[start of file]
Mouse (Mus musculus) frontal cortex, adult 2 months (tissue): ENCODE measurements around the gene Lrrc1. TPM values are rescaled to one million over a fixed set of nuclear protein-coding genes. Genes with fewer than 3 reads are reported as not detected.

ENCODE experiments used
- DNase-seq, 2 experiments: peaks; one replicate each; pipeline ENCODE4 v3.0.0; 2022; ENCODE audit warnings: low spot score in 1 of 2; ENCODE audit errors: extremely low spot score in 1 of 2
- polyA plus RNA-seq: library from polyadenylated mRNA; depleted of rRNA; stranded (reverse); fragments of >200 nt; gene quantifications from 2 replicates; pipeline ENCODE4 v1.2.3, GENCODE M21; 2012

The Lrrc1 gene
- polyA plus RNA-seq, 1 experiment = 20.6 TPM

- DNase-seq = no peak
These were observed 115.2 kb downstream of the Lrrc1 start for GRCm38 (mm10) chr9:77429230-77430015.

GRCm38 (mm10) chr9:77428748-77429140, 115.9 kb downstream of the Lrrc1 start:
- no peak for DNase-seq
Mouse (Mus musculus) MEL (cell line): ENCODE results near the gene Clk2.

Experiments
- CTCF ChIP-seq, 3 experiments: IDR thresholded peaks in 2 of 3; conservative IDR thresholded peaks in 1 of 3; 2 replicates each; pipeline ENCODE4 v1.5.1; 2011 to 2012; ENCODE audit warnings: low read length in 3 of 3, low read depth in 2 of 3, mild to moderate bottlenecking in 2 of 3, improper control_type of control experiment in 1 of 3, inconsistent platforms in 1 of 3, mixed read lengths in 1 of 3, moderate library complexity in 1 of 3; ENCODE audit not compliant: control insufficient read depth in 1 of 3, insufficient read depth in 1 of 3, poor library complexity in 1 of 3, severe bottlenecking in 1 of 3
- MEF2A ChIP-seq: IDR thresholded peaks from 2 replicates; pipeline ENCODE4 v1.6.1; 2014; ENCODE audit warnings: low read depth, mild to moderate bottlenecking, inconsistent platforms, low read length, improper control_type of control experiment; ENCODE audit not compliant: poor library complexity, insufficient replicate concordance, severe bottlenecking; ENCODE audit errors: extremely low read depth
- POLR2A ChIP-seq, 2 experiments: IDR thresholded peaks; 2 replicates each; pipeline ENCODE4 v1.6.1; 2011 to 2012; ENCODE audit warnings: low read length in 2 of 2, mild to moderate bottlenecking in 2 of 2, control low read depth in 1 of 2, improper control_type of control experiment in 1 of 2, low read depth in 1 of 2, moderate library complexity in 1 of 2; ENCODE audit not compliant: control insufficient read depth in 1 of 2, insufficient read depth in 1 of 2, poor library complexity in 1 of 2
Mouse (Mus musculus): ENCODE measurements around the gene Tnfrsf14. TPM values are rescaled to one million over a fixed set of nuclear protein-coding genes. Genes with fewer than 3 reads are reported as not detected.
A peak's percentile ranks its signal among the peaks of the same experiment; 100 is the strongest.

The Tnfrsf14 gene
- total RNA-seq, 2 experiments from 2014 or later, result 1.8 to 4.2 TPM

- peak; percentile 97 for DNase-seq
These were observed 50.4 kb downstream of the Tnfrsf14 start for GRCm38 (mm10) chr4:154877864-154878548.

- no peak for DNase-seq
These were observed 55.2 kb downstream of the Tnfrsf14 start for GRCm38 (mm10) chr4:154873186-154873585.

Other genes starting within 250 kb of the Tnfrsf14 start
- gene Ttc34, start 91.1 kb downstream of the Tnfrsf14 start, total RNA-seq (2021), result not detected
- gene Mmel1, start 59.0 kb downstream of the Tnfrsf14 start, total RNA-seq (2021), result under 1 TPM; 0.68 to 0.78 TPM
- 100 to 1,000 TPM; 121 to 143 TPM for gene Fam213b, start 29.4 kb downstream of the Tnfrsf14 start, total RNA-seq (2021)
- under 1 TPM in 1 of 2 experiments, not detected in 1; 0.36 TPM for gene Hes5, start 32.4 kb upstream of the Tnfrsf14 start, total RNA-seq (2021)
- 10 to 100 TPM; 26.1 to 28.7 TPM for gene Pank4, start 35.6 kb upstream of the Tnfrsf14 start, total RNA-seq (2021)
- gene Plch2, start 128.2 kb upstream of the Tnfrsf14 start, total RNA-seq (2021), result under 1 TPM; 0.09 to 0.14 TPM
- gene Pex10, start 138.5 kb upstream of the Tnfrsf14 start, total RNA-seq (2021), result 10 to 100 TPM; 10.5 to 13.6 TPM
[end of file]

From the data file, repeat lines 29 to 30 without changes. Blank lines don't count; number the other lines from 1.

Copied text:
- 10 to 100 TPM; 26.1 to 28.7 TPM for gene Pank4, start 35.6 kb upstream of the Tnfrsf14 start, total RNA-seq (2021)
- gene Plch2, start 128.2 kb upstream of the Tnfrsf14 start, total RNA-seq (2021), result under 1 TPM; 0.09 to 0.14 TPM